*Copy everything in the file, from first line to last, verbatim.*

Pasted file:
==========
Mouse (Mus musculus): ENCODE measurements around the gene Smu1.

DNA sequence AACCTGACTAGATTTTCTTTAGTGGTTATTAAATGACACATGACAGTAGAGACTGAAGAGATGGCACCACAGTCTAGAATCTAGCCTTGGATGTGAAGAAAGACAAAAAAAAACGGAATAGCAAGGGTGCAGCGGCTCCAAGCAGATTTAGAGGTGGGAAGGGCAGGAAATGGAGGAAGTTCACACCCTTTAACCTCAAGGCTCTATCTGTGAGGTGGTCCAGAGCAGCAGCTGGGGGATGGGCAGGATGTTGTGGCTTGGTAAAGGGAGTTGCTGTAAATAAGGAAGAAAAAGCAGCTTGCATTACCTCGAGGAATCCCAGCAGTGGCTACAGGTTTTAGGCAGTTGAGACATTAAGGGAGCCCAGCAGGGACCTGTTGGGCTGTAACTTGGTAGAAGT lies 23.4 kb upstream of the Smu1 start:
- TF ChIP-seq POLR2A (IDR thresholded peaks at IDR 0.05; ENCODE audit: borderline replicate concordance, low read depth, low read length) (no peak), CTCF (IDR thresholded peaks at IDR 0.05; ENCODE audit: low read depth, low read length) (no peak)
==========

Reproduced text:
Mouse (Mus musculus): ENCODE measurements around the gene Smu1.

DNA sequence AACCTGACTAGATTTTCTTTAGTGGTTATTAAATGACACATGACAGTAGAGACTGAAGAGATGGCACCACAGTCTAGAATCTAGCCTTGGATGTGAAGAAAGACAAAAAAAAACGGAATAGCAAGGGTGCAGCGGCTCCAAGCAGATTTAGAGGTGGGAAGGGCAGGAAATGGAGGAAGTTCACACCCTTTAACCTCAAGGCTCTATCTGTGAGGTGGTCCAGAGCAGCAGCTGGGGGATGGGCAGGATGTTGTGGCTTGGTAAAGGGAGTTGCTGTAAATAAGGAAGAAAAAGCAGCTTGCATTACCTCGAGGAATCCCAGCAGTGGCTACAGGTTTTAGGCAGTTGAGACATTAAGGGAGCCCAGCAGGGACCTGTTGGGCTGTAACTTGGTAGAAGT lies 23.4 kb upstream of the Smu1 start:
- TF ChIP-seq POLR2A (IDR thresholded peaks at IDR 0.05; ENCODE audit: borderline replicate concordance, low read depth, low read length) (no peak), CTCF (IDR thresholded peaks at IDR 0.05; ENCODE audit: low read depth, low read length) (no peak)